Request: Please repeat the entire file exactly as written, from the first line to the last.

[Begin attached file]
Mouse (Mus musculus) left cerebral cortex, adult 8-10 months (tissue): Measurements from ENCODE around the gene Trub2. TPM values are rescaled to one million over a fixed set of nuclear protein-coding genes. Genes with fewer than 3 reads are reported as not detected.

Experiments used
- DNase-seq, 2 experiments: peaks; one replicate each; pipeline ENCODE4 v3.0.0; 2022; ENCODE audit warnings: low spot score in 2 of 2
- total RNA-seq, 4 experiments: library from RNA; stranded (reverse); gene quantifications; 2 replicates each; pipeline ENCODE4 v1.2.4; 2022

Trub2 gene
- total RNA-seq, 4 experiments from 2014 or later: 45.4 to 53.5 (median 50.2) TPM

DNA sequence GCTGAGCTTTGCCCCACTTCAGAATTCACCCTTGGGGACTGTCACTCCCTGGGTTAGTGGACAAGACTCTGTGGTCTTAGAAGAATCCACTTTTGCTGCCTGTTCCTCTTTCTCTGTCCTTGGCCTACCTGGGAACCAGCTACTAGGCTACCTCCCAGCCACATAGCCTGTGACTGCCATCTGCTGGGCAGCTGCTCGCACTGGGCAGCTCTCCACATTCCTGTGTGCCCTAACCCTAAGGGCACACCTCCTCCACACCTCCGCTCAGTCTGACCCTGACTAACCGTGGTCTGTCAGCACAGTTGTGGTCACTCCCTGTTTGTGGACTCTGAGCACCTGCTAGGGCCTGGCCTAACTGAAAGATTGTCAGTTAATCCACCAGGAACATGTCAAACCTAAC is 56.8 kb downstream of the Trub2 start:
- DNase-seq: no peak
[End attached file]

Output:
Mouse (Mus musculus) left cerebral cortex, adult 8-10 months (tissue): Measurements from ENCODE around the gene Trub2. TPM values are rescaled to one million over a fixed set of nuclear protein-coding genes. Genes with fewer than 3 reads are reported as not detected.

Experiments used
- DNase-seq, 2 experiments: peaks; one replicate each; pipeline ENCODE4 v3.0.0; 2022; ENCODE audit warnings: low spot score in 2 of 2
- total RNA-seq, 4 experiments: library from RNA; stranded (reverse); gene quantifications; 2 replicates each; pipeline ENCODE4 v1.2.4; 2022

Trub2 gene
- total RNA-seq, 4 experiments from 2014 or later: 45.4 to 53.5 (median 50.2) TPM

DNA sequence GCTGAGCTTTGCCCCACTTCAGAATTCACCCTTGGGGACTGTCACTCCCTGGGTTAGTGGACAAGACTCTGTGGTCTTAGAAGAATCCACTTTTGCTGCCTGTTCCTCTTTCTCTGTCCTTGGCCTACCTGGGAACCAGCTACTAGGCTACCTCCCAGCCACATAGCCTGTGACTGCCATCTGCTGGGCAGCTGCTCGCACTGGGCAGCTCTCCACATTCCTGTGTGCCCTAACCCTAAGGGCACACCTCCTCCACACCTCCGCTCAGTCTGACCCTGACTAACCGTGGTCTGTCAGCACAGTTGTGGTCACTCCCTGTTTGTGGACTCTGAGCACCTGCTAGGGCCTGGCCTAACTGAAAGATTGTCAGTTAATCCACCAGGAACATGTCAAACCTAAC is 56.8 kb downstream of the Trub2 start:
- DNase-seq: no peak